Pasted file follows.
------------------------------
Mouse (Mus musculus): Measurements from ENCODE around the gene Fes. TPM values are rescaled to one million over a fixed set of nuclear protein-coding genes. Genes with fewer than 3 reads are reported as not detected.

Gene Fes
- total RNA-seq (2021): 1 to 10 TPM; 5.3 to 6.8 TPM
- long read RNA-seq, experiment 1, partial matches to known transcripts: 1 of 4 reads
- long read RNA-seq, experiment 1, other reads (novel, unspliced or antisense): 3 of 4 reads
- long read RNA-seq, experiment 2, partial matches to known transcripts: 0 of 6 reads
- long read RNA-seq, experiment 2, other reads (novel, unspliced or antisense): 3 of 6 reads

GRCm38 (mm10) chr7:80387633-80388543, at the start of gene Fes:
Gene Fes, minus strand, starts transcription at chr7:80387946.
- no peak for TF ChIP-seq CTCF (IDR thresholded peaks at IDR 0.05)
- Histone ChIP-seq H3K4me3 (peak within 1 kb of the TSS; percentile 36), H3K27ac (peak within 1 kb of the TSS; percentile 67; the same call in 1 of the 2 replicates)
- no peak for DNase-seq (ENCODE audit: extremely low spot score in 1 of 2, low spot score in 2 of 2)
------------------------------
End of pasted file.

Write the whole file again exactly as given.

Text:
Mouse (Mus musculus): Measurements from ENCODE around the gene Fes. TPM values are rescaled to one million over a fixed set of nuclear protein-coding genes. Genes with fewer than 3 reads are reported as not detected.

Gene Fes
- total RNA-seq (2021): 1 to 10 TPM; 5.3 to 6.8 TPM
- long read RNA-seq, experiment 1, partial matches to known transcripts: 1 of 4 reads
- long read RNA-seq, experiment 1, other reads (novel, unspliced or antisense): 3 of 4 reads
- long read RNA-seq, experiment 2, partial matches to known transcripts: 0 of 6 reads
- long read RNA-seq, experiment 2, other reads (novel, unspliced or antisense): 3 of 6 reads

GRCm38 (mm10) chr7:80387633-80388543, at the start of gene Fes:
Gene Fes, minus strand, starts transcription at chr7:80387946.
- no peak for TF ChIP-seq CTCF (IDR thresholded peaks at IDR 0.05)
- Histone ChIP-seq H3K4me3 (peak within 1 kb of the TSS; percentile 36), H3K27ac (peak within 1 kb of the TSS; percentile 67; the same call in 1 of the 2 replicates)
- no peak for DNase-seq (ENCODE audit: extremely low spot score in 1 of 2, low spot score in 2 of 2)